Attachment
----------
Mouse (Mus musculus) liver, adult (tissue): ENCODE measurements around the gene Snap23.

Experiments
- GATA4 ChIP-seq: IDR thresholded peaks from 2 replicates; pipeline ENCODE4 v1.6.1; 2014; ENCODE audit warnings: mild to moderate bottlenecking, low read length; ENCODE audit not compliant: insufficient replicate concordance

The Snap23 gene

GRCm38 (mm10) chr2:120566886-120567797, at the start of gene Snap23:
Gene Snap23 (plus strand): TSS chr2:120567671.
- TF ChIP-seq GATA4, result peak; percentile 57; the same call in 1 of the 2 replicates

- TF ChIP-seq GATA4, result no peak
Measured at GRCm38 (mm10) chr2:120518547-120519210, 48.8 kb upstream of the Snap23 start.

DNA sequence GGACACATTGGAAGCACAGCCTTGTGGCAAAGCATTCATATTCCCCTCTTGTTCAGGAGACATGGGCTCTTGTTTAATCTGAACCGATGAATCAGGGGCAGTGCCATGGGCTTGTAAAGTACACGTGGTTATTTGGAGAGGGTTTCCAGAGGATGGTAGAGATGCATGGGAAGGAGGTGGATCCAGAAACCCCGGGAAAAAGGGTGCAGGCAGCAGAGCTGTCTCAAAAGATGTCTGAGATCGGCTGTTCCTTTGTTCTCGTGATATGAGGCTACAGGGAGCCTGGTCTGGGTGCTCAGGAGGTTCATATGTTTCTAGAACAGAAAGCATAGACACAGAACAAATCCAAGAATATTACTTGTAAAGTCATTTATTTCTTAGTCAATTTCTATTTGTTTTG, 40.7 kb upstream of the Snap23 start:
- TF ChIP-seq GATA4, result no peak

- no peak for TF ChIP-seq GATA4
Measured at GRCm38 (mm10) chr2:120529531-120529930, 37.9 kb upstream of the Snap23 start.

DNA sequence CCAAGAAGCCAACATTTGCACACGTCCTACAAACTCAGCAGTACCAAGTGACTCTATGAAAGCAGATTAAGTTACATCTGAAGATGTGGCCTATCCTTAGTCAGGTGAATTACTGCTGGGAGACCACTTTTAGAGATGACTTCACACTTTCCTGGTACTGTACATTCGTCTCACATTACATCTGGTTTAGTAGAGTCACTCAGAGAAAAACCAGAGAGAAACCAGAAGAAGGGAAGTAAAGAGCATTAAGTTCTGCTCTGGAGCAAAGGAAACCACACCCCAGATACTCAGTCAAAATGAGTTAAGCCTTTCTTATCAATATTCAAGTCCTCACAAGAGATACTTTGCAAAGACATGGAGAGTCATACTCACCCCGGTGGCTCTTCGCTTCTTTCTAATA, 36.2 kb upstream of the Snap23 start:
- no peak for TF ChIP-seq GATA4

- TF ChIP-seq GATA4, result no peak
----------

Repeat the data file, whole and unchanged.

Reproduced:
Mouse (Mus musculus) liver, adult (tissue): ENCODE measurements around the gene Snap23.

Experiments
- GATA4 ChIP-seq: IDR thresholded peaks from 2 replicates; pipeline ENCODE4 v1.6.1; 2014; ENCODE audit warnings: mild to moderate bottlenecking, low read length; ENCODE audit not compliant: insufficient replicate concordance

The Snap23 gene

GRCm38 (mm10) chr2:120566886-120567797, at the start of gene Snap23:
Gene Snap23 (plus strand): TSS chr2:120567671.
- TF ChIP-seq GATA4, result peak; percentile 57; the same call in 1 of the 2 replicates

- TF ChIP-seq GATA4, result no peak
Measured at GRCm38 (mm10) chr2:120518547-120519210, 48.8 kb upstream of the Snap23 start.

DNA sequence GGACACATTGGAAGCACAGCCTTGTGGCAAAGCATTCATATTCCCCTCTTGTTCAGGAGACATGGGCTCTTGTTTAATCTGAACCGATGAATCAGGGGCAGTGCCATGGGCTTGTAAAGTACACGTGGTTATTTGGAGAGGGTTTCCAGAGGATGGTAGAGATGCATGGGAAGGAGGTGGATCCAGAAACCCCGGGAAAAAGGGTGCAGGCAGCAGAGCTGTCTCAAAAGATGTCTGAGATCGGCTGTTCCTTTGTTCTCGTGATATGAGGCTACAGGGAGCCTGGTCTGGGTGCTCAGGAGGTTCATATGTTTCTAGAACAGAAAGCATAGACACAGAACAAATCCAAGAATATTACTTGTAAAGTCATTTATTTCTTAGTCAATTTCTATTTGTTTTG, 40.7 kb upstream of the Snap23 start:
- TF ChIP-seq GATA4, result no peak

- no peak for TF ChIP-seq GATA4
Measured at GRCm38 (mm10) chr2:120529531-120529930, 37.9 kb upstream of the Snap23 start.

DNA sequence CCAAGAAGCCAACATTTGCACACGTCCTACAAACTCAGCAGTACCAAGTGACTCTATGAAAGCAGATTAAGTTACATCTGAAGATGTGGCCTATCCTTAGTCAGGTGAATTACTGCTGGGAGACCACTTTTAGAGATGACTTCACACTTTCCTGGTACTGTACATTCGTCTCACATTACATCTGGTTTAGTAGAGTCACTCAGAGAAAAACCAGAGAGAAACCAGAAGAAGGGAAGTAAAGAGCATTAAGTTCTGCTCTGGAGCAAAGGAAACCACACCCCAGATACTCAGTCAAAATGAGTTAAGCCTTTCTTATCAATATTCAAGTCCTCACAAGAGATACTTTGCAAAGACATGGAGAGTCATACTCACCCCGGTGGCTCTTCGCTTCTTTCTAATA, 36.2 kb upstream of the Snap23 start:
- no peak for TF ChIP-seq GATA4

- TF ChIP-seq GATA4, result no peak